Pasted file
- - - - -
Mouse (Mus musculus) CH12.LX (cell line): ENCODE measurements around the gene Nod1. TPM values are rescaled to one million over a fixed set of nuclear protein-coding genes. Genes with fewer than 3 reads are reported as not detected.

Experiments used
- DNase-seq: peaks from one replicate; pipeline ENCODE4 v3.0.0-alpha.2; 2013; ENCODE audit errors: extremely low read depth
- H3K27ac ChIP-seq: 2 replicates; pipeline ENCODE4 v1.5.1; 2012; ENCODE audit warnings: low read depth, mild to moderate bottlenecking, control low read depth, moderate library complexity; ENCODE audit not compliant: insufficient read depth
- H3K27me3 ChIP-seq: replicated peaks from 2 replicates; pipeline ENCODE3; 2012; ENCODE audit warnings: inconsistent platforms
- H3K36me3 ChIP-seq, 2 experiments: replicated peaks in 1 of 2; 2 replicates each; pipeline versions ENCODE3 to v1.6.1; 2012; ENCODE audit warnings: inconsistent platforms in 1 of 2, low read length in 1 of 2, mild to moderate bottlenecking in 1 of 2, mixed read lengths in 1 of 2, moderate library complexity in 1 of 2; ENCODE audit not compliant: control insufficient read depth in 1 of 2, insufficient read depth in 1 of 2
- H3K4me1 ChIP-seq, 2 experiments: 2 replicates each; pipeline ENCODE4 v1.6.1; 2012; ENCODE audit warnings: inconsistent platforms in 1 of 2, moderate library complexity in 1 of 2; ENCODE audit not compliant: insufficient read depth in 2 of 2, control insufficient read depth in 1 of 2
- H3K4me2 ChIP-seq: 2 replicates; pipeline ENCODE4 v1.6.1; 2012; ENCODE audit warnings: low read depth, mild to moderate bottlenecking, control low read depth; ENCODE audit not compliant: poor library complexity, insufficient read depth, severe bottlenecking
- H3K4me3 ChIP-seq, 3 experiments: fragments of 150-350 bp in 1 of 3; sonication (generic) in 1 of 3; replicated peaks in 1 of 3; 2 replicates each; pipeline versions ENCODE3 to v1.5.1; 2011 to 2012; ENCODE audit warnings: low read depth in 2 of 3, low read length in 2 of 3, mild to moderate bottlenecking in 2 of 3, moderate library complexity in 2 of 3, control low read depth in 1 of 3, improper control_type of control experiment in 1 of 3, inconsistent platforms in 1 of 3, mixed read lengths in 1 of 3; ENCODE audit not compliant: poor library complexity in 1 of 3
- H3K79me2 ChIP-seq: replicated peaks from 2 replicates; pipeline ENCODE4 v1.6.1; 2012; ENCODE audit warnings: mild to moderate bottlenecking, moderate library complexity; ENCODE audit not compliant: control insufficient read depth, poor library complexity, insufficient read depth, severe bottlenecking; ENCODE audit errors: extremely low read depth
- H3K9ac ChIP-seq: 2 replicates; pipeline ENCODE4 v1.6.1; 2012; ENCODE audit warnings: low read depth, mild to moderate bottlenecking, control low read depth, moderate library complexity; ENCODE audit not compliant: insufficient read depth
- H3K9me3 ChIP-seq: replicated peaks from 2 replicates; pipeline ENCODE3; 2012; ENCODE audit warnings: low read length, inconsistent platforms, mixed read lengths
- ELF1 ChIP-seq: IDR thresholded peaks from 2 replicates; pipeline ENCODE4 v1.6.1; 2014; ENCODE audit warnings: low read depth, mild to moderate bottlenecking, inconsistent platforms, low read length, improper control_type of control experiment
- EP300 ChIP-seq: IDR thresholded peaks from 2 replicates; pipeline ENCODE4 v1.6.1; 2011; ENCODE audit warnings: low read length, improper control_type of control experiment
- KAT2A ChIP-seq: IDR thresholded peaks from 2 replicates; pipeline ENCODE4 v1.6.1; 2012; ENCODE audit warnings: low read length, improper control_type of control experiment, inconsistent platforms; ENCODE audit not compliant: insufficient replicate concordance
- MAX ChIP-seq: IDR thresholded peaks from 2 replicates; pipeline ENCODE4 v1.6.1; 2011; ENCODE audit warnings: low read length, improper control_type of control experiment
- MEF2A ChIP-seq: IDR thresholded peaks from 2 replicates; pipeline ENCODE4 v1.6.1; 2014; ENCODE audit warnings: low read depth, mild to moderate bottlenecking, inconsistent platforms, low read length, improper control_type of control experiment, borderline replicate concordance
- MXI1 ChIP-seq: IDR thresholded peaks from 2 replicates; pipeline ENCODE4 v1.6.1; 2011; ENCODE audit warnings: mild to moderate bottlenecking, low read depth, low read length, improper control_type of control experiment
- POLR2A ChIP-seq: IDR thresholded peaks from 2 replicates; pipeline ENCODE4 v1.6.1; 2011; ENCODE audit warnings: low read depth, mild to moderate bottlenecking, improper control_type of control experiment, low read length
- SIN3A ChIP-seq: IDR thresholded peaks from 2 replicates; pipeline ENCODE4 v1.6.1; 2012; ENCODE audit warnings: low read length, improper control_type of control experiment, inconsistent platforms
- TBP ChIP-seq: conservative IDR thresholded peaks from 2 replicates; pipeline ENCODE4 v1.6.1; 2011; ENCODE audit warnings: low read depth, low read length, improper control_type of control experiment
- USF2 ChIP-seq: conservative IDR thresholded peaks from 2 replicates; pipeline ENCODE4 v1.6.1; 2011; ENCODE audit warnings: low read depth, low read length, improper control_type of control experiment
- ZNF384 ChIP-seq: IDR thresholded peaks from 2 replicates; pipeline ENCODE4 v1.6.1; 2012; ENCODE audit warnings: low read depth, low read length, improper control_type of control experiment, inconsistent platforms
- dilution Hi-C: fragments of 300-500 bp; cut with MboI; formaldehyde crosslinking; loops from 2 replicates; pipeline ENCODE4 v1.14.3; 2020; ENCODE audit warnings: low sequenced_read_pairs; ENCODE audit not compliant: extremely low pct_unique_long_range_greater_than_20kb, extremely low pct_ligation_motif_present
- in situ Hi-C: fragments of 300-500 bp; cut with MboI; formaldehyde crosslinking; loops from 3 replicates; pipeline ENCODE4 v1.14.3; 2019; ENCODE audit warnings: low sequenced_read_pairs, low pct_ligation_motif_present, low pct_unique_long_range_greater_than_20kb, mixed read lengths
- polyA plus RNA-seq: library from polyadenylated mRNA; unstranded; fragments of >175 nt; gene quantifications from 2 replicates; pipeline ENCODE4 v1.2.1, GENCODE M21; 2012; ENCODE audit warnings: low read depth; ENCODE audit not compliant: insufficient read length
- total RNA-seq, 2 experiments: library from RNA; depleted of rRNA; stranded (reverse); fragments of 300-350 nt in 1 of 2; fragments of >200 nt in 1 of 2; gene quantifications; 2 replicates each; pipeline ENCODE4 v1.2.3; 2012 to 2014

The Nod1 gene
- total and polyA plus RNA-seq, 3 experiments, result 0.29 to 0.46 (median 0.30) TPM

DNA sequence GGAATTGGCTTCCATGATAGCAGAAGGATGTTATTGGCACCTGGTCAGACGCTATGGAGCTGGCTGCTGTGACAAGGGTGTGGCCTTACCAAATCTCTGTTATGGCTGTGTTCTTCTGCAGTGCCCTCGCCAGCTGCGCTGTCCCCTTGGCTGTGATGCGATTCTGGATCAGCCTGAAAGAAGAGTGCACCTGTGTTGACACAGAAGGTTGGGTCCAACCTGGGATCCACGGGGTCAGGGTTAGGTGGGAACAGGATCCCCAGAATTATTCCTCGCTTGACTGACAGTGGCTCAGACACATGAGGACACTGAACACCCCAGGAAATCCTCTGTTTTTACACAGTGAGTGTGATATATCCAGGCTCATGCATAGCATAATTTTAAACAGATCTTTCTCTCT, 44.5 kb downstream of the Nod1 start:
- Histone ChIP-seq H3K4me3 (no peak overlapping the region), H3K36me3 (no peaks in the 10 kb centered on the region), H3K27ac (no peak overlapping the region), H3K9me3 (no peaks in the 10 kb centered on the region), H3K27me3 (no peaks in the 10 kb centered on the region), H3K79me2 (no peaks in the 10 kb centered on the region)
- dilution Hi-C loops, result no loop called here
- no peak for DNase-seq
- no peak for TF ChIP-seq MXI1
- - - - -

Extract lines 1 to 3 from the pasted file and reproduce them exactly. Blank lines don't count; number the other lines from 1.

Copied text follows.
Mouse (Mus musculus) CH12.LX (cell line): ENCODE measurements around the gene Nod1. TPM values are rescaled to one million over a fixed set of nuclear protein-coding genes. Genes with fewer than 3 reads are reported as not detected.

Experiments used
- DNase-seq: peaks from one replicate; pipeline ENCODE4 v3.0.0-alpha.2; 2013; ENCODE audit errors: extremely low read depth